--"Lacrosse is a sport almost entirely confined to private schools in the north-east, and very few white American kids, let alone blacks, ever get the chance to play it; the sport is a phenomenon of America's white elite, one with an aura almost like that of polo." [In fact, lacrosse is one of the fastest-growing sports in the country of which Stephen is his paper's editor.]
--"The father of the reputed ringleader, 20-year-old Reade Seligmann, is a Wall Street financier and the whole family summers at the $4.3m Seligmann home in the Hamptons." [Even Wendy Murphy never suggested that Reade Seligmann was the "reputed ringleader." The Seligmanns own no vacation "home in the
--"Despite appearances to the contrary, lacrosse is a violent game that attracts the most oafish jocks." [Stephen's evidence presented in the article? None.]
--"A tiny handful will go on to make huge sums in professional sports; the rest will almost certainly follow their fathers into boring, drudge jobs in the world of finance; then, in generational turn, they themselves will live vicariously through their own sons' jockish exploits." [Which lacrosse players make "huge sums in professional sports" Stephen never revealed. Despite his assault on the lacrosse players' parents' character, he never gave any evidence of having interviewed even one parent.]
--"In a determined and methodical media campaign to change minds before the case goes before a jury, the defence has also released photos from digital cameras with times imprinted on them, plus detailed mobile-phone records, which seem to indicate - quite convincingly, I must say - that Seligmann, at least, could not have been present when the rapes supposedly occurred." [So how, exactly, was Seligmann the "reputed ringleader," and what did that claim say about the perverse nature of Mike Nifong's case? Stephen didn't care to explore this question.]
Having penned a column filled with untruths, Stephen then proposed his "false-accusers-should-profit" solution: "Probably the least harmful denouement for all concerned would be a civil settlement in which the accuser(s) would be paid millions in exchange for withdrawing their allegations . . . It is a saga that says so much about America, and how its past can come back to haunt its present."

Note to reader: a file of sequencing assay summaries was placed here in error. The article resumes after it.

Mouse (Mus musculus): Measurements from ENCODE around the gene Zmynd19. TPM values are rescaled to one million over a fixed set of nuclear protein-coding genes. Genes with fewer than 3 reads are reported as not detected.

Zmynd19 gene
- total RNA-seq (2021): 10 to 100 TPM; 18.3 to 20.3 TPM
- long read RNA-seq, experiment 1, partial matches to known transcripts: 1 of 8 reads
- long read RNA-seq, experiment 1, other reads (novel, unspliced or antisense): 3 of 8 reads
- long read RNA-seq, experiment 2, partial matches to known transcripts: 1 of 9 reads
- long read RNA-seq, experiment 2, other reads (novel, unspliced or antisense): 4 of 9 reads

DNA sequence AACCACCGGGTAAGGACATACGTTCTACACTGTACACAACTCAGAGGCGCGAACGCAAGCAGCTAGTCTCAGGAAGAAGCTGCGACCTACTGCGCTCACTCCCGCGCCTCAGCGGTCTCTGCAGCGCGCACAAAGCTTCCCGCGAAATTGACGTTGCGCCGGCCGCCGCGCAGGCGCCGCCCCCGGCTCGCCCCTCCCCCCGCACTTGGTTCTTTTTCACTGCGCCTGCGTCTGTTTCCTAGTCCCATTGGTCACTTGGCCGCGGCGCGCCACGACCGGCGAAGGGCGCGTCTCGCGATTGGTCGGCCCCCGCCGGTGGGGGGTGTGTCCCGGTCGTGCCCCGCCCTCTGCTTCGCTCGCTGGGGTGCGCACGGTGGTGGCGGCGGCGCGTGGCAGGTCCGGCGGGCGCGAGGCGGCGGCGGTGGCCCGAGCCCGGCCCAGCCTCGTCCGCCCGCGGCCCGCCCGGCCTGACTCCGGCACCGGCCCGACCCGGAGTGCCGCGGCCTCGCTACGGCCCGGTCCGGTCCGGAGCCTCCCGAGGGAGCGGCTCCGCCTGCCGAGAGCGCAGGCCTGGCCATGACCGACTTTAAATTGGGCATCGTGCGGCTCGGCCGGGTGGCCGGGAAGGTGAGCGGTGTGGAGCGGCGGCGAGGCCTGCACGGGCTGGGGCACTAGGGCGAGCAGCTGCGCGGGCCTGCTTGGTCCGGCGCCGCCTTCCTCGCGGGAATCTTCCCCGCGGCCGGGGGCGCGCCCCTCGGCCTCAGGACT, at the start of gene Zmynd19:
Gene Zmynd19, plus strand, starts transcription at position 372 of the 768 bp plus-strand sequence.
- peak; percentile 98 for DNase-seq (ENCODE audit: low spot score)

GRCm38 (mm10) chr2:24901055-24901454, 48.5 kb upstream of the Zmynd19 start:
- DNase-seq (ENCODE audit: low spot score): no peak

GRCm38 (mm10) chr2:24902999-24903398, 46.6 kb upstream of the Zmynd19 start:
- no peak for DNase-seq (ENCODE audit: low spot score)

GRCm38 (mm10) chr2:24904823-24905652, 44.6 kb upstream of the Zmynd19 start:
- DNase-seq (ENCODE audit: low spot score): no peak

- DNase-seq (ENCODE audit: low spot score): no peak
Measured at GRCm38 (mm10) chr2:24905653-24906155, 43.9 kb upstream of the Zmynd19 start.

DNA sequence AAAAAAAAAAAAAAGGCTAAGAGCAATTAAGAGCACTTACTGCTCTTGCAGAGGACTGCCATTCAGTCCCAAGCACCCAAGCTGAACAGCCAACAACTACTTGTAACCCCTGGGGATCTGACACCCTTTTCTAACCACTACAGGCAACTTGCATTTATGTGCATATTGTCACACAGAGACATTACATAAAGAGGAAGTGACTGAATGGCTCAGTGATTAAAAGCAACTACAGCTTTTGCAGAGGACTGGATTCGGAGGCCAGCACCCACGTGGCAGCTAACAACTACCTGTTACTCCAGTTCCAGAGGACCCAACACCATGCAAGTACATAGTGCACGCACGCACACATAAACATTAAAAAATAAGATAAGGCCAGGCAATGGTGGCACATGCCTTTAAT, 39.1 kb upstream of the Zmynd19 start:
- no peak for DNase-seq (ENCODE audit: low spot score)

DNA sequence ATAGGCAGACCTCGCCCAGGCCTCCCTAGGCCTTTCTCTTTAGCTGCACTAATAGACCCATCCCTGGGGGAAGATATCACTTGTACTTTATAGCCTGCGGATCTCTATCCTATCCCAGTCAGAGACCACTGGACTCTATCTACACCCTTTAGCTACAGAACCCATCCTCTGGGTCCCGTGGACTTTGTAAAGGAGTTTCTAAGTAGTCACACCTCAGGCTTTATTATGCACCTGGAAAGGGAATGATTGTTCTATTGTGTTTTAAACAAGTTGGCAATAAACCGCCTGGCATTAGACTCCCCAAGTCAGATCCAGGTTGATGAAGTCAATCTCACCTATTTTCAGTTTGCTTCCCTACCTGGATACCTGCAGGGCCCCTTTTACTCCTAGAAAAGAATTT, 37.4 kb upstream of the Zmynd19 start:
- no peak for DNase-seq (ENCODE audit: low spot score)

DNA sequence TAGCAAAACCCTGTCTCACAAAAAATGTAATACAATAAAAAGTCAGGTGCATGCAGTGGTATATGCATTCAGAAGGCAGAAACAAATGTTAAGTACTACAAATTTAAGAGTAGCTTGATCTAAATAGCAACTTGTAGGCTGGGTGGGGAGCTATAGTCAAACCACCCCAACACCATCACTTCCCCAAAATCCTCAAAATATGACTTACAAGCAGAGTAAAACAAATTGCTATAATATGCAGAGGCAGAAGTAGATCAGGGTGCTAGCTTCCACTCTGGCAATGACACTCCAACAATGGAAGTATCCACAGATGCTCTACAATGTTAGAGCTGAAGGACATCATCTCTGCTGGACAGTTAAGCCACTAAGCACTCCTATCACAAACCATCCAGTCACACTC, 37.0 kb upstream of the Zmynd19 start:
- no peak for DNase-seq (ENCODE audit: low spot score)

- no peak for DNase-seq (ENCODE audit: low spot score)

Unlike Adelson, Stephen's ideological bias was transparent—and the fact that he was so wrong about the Duke case didn't prompt any rethinking of his approach. In a recent column, he wildly asserted, "History, I suspect, will look back on the past six months as an example of
Stephen's tendency toward ideologically slanted factual inaccuracies established in his work on the Duke case continued unabated: "But never before have the US media taken it upon themselves to proclaim the victor before the primary contests are over or the choice of all the super-delegates is known, and the result was that the media's tidal wave of sexism became self-fulfilling: Americans like to back winners, and polls immediately showed dramatic surges of support for Obama."
Actually, the US media has regularly "taken it upon themselves to proclaim the victor before the primary contests are over"—they did so with John McCain in 2008, John Kerry in 2004, Al Gore and George W. Bush in 2000, and Bill Clinton in 1992. (Does Stephen even follow the media in the country to which he is
Having done their one-shot journalistic hit-jobs on the lacrosse case, neither Adelson nor Stephen appeared to have returned to it.